Sphingosine 1-Phosphate as a Therapeutic Target in Heart Failure: More Questions than Answers
Sphingosine-1-phosphate (S1P) is a naturally occurring bioactive lysophospholipid that regulates immune responses and inflammatory processes in a variety of different organ systems, including the cardiovascular system. Within the cardiovascular system S1P mediates cardioprotection following ischemia/reperfusion injury, cardiac remodeling, vascular tone, angiogenesis, as well as fibroblast migration, proliferation, and differentiation1. In the current issue of Circulation, Meissner and colleagues present novel findings in a murine heart failure model (LAD ligation) which suggest that S1P activity is modulated by a cAMP-responsive chloride channel termed the cystic fibrosis transmembrane regulator (CFTR).2 CFTR, a member of the ATP binding cassette family of genes, was identified as the gene responsible for the loss of chloride secretion in patients with cystic fibrosis. Based on a prior report by the same group,3 which showed that the intracellular enzyme S1P phosphohydrolase that degrades extracellular S1P, was also an endogenous regulator of S1P mediated vasoconstriction, the authors hypothesized that S1P must be imported by vascular smooth muscle cells. (SELECT FULL TEXT TO CONTINUE)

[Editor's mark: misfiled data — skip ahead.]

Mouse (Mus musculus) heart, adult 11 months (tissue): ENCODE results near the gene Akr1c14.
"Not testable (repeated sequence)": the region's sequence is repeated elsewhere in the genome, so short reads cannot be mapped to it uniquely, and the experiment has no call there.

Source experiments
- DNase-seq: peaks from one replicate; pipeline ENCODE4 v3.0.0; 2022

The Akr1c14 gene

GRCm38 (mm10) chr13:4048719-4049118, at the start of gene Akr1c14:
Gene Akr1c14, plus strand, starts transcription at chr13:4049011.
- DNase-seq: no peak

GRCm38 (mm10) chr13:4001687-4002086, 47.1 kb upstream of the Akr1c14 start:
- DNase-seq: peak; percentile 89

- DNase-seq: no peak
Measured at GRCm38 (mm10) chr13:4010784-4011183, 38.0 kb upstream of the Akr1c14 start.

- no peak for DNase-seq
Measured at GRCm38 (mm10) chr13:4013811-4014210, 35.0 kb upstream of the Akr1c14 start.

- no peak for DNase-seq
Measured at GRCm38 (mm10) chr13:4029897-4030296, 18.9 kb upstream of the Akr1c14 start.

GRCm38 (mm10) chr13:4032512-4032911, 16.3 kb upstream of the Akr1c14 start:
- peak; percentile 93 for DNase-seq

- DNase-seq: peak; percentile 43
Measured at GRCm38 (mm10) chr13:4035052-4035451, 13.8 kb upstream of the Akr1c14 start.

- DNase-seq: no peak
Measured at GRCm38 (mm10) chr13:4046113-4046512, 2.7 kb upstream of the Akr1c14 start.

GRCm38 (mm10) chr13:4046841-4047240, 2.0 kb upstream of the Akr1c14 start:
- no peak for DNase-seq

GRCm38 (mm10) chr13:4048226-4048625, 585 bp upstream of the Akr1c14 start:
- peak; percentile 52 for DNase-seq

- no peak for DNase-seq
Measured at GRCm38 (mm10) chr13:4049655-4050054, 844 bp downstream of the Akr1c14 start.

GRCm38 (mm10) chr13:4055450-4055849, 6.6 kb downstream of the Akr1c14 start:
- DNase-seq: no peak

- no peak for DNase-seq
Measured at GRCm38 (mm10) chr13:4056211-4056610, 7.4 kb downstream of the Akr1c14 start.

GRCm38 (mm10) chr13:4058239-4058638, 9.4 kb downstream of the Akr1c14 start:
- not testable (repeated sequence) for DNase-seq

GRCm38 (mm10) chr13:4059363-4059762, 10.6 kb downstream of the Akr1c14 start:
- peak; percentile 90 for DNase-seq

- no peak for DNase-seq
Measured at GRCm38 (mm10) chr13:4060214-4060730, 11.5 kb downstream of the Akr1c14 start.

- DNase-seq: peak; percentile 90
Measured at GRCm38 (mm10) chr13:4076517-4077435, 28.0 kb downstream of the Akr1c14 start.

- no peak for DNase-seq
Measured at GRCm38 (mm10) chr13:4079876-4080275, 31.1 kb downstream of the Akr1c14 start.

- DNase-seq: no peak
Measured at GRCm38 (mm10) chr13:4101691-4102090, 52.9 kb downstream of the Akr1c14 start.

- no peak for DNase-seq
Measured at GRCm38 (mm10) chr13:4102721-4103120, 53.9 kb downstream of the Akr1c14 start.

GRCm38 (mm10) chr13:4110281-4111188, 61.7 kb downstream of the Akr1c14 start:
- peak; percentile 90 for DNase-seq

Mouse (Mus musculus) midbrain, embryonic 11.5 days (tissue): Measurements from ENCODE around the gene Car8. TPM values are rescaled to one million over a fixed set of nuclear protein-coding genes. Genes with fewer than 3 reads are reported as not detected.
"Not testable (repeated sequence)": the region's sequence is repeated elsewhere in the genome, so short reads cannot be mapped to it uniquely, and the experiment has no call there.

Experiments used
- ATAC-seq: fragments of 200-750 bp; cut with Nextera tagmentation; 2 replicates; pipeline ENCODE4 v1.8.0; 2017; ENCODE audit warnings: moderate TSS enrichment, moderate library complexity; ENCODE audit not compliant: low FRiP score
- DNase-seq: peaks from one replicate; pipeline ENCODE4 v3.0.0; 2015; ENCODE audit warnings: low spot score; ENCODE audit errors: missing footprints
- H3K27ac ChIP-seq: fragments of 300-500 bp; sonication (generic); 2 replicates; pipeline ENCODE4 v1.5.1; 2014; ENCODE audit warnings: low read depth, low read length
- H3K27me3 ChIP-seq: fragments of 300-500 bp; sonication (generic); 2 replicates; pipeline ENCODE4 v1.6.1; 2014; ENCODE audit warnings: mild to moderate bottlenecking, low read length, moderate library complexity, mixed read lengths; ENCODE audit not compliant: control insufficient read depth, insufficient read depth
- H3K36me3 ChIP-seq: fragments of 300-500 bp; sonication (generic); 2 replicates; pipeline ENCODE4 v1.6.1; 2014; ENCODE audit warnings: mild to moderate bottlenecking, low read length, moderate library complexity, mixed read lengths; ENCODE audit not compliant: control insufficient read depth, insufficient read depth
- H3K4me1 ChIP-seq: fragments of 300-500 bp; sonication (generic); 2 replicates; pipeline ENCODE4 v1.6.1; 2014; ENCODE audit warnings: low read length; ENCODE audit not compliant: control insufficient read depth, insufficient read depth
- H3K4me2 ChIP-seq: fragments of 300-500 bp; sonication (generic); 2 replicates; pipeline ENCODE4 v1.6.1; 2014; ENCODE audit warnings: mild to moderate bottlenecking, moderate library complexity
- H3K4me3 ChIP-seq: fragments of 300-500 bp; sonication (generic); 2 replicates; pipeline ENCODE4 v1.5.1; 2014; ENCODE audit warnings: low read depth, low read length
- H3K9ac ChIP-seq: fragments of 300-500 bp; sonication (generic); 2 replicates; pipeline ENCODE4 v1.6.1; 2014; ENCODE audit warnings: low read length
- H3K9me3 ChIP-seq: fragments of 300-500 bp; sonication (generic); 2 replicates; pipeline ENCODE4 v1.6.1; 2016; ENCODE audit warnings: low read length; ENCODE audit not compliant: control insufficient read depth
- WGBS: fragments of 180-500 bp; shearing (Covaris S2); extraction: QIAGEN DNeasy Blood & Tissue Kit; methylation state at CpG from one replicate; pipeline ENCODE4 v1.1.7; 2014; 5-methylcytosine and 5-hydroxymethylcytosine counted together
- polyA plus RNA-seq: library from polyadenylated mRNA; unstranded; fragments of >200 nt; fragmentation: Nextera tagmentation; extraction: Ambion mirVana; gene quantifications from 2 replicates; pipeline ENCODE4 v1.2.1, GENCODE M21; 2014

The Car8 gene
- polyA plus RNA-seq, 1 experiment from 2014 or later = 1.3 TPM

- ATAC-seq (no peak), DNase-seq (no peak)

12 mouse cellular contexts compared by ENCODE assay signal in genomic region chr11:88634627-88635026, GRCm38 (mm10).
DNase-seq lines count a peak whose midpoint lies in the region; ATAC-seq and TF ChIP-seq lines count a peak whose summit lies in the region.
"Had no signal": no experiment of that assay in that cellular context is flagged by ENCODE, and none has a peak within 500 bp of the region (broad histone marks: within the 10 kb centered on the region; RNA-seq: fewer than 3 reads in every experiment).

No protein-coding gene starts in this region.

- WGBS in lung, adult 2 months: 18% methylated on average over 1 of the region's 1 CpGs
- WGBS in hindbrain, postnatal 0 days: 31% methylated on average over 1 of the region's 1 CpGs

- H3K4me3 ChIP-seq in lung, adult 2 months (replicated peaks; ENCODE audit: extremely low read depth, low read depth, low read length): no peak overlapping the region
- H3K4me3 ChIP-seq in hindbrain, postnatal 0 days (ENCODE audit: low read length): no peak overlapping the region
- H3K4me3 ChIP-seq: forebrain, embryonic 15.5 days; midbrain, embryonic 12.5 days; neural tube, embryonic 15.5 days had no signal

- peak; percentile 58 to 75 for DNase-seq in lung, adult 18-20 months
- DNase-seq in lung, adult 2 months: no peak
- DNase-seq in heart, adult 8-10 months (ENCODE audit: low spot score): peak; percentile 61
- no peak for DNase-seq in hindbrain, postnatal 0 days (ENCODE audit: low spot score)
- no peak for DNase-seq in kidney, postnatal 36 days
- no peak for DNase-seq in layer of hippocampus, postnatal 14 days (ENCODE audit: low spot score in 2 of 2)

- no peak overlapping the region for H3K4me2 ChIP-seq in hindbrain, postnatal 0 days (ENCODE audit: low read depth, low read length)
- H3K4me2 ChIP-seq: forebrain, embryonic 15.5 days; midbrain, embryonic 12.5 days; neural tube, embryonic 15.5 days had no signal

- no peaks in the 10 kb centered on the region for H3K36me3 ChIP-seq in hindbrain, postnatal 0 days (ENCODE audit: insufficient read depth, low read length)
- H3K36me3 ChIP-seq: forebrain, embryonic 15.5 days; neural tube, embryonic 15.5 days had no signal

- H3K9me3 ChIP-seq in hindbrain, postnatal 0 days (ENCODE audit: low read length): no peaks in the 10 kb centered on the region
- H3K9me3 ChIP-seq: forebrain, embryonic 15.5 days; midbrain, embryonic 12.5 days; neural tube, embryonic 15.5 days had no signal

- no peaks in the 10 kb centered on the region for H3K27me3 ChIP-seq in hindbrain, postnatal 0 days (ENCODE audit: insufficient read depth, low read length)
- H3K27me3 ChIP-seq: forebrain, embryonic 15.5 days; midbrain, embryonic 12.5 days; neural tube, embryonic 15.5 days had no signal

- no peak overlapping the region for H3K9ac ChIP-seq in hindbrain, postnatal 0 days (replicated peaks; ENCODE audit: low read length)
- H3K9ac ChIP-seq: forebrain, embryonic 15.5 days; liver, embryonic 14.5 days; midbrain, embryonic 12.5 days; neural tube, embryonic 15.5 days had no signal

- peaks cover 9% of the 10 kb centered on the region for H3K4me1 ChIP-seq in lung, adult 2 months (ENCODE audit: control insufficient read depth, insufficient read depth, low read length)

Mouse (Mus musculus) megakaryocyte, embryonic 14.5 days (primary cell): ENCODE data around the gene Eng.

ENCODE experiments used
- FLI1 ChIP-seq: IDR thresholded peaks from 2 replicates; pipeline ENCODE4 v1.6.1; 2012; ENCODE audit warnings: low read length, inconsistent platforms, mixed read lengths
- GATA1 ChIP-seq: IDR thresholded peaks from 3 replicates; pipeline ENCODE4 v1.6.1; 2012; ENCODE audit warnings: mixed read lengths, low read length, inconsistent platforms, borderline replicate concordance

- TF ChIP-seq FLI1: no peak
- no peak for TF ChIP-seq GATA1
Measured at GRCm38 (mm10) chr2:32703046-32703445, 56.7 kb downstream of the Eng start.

- Received April 14, 2012.
- Accepted April 17, 2012.
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